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In mathematics and digital electronics, a binary number is a number expressed in the base-2 numeral system or binary numeral system, which uses only two symbols: typically "0" (zero) and "1" (one).
The decimal (base ten) numeral system has ten digits (0–9), whereas the binary system has two digits (0 and 1).
Similarly, in digital electronics, a binary signal is a signal that may assume only two possible values, for example an electrical voltage.
In computer science, the numerical values used in binary notation are typically zero and one.
The term also relates to computer hardware devices that have only two discrete states, on/off or false/true.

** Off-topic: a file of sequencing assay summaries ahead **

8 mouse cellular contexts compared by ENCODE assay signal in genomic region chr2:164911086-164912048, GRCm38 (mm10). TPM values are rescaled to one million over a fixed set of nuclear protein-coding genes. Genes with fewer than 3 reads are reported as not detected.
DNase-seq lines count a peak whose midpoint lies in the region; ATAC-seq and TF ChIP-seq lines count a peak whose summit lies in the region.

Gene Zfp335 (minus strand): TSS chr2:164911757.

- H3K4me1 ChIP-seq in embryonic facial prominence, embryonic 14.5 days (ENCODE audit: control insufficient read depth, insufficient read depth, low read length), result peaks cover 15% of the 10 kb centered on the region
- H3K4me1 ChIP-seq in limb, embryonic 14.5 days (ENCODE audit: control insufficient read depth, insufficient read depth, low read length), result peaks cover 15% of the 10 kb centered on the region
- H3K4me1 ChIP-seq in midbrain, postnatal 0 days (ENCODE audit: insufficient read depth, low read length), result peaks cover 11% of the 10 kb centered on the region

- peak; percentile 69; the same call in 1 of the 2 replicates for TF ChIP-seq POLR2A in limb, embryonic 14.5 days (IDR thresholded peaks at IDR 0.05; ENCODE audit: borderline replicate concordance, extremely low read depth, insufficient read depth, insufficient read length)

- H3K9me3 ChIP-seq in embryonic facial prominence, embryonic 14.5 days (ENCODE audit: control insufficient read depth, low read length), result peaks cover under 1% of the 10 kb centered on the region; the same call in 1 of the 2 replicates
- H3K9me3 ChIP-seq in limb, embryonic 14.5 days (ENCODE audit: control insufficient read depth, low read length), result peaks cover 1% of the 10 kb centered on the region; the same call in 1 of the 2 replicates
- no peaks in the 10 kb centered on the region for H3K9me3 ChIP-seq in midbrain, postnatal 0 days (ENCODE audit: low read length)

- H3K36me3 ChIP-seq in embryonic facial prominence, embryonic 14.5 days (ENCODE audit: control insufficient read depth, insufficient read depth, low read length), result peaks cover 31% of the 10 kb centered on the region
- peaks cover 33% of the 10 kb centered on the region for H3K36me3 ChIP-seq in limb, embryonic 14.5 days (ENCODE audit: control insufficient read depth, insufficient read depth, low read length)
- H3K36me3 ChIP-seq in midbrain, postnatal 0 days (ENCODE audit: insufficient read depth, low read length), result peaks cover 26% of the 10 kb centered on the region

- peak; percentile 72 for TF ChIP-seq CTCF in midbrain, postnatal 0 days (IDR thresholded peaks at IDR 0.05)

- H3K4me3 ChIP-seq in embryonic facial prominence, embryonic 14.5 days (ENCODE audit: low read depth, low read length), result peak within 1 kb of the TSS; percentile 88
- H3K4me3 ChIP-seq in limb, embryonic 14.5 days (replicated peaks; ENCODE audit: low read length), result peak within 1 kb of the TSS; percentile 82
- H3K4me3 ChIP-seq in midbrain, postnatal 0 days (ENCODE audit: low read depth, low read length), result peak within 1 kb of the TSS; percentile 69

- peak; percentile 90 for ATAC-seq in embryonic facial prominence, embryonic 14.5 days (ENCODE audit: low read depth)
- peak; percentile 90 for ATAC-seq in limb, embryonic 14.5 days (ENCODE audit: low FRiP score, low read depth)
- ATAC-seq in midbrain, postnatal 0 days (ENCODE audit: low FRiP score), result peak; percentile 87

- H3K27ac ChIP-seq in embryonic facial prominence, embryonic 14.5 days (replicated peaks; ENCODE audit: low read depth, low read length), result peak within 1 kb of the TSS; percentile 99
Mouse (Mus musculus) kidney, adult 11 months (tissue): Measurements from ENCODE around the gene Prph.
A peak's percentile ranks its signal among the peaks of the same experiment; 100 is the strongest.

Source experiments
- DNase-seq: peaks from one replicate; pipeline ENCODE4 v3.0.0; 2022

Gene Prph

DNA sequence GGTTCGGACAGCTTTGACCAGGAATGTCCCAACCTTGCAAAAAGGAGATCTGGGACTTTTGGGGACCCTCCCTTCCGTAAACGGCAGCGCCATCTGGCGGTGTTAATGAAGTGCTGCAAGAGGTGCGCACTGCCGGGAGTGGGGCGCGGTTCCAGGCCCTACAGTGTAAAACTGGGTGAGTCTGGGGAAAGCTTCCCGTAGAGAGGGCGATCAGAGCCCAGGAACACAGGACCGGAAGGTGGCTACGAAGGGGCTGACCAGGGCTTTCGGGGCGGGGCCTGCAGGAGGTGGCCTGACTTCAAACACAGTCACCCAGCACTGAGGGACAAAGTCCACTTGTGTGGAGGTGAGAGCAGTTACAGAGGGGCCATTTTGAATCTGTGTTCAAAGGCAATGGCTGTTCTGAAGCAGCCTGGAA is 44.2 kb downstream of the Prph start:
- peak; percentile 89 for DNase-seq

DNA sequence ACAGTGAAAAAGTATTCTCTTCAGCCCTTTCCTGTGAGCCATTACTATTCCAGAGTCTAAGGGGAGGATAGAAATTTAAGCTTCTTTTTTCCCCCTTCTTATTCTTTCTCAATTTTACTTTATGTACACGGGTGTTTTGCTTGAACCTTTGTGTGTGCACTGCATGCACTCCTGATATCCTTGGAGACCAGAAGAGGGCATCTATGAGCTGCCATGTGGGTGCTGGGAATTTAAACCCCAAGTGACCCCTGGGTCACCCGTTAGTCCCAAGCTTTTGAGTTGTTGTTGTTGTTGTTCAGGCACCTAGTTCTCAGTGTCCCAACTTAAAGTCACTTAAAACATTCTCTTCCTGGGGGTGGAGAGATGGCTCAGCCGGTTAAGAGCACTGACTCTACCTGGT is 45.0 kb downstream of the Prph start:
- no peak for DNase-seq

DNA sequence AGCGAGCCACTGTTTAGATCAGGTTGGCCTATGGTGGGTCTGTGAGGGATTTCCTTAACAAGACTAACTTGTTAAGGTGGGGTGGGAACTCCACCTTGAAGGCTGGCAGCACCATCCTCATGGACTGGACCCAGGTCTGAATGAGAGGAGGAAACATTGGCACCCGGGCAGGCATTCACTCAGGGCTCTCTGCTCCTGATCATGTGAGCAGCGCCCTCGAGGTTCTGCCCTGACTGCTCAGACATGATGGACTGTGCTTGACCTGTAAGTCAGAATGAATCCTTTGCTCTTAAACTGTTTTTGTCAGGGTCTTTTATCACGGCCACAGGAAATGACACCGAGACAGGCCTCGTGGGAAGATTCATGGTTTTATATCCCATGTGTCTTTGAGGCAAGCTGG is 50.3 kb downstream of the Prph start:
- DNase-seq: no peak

Early digital computers operated on decimal numbers through the use of special purpose mechanical adding machines called calculators with plugboard electromechanical control panels.
However, these machines could not process negative numbers nor fractions due to their design; they were full-adder machines which worked exclusively with natural numbers.
Since these early computers built everything out of individual mechanical relays it became tedious and expensive to constantly rewire them as new needs arose so instead be wired to perform specific functions.
Eventually people realized that this same functionality could be built out of a much smaller amount of on/off switches.
which led to the development of logic gates such as AND AND NOT and OR which allowed for Boolean algebra and ultimately digital computers.
Converting from decimal to binary is simple using this tool. Enter a decimal value into the box below and click 'Convert'. The conversion will happen automatically.